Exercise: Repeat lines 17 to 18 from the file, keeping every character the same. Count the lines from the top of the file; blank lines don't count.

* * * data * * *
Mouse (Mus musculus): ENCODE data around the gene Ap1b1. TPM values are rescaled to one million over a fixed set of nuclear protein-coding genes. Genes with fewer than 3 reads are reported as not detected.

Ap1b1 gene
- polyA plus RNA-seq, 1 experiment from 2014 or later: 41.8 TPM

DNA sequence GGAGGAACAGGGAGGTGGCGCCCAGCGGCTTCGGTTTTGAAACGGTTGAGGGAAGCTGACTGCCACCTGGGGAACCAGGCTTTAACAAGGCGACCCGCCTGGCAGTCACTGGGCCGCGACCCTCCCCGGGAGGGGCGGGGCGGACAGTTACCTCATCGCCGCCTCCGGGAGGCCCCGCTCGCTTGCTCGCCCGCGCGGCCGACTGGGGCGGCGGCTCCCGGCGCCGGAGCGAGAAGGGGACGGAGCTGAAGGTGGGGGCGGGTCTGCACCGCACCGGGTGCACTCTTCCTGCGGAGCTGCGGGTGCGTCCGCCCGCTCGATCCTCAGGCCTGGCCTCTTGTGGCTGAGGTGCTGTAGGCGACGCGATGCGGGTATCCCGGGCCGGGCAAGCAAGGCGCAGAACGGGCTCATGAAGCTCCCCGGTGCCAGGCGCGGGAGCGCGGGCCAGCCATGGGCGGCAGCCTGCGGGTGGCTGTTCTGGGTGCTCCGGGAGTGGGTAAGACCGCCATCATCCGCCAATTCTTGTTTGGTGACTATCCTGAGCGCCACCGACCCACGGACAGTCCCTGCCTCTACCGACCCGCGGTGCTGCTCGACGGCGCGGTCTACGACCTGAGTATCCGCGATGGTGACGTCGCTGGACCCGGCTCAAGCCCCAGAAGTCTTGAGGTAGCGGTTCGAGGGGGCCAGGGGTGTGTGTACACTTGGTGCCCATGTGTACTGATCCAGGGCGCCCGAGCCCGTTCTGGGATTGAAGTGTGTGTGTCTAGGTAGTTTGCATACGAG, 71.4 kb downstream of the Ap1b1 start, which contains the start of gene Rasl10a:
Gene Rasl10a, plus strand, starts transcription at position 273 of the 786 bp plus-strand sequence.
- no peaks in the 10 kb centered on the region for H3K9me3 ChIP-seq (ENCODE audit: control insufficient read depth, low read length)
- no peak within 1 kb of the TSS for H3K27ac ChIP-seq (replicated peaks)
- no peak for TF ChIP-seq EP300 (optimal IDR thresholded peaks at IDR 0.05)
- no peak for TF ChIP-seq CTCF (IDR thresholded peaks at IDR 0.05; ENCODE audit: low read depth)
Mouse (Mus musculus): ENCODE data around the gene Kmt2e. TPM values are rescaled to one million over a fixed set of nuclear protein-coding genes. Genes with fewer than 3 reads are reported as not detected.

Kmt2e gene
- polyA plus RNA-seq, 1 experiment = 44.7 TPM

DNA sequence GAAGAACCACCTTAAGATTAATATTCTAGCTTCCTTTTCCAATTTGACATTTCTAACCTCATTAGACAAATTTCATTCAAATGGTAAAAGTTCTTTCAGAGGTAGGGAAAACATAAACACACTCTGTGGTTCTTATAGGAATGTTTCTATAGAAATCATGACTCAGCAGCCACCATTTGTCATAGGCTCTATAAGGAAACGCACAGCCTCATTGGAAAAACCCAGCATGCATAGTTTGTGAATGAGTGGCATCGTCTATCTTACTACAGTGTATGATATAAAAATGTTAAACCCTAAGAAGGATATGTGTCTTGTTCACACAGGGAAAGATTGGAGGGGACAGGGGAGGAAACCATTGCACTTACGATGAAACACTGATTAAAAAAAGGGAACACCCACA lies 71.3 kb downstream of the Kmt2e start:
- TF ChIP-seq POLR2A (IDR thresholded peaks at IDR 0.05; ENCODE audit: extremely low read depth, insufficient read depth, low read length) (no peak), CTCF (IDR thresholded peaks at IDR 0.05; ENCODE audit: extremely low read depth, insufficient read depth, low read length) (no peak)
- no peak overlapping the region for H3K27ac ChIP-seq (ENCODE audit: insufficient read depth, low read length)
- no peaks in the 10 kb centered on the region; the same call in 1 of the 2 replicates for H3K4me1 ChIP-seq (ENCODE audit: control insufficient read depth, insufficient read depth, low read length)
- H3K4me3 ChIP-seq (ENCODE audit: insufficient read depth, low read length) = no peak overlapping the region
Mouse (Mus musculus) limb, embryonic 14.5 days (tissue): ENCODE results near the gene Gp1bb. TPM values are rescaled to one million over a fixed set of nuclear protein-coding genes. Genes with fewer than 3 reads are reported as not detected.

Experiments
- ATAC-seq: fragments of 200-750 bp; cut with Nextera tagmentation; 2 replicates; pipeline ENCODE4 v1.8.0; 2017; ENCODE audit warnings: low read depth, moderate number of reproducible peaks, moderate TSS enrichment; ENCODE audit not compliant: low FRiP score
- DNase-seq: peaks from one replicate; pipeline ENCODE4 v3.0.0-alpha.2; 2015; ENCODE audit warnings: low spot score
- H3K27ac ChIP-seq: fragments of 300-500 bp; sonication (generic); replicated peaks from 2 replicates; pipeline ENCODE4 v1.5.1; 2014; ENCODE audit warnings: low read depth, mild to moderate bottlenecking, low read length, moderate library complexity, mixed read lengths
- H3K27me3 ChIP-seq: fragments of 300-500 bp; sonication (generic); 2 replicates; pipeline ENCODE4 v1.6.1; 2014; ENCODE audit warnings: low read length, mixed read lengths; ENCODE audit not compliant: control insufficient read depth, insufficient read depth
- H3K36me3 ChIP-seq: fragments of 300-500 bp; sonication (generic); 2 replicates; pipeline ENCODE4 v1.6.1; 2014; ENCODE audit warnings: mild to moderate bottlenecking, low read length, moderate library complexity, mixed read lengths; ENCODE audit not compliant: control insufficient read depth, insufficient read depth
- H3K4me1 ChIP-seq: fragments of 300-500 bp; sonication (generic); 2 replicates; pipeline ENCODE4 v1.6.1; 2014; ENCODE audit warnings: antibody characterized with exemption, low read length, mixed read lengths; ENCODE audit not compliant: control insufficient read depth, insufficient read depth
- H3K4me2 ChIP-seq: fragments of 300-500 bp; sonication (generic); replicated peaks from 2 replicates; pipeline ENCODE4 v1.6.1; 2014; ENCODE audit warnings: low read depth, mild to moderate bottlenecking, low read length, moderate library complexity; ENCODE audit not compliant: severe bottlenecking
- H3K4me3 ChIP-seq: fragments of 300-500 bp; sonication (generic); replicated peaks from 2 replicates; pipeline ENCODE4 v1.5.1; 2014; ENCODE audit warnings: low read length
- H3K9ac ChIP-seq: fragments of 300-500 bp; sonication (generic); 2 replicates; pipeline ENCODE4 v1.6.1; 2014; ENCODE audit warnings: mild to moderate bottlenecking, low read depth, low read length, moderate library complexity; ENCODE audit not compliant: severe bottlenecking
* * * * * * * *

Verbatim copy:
- H3K4me3 ChIP-seq (ENCODE audit: insufficient read depth, low read length) = no peak overlapping the region
Mouse (Mus musculus) limb, embryonic 14.5 days (tissue): ENCODE results near the gene Gp1bb. TPM values are rescaled to one million over a fixed set of nuclear protein-coding genes. Genes with fewer than 3 reads are reported as not detected.